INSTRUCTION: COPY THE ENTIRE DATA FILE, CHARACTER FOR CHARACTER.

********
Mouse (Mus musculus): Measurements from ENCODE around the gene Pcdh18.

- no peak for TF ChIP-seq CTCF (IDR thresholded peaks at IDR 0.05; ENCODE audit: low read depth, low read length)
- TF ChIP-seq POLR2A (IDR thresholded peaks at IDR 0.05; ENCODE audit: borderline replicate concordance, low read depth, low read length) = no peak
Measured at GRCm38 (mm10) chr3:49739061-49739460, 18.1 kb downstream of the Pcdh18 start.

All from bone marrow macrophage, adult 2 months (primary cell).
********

Mouse (Mus musculus): Measurements from ENCODE around the gene Pcdh18.

- no peak for TF ChIP-seq CTCF (IDR thresholded peaks at IDR 0.05; ENCODE audit: low read depth, low read length)
- TF ChIP-seq POLR2A (IDR thresholded peaks at IDR 0.05; ENCODE audit: borderline replicate concordance, low read depth, low read length) = no peak
Measured at GRCm38 (mm10) chr3:49739061-49739460, 18.1 kb downstream of the Pcdh18 start.

All from bone marrow macrophage, adult 2 months (primary cell).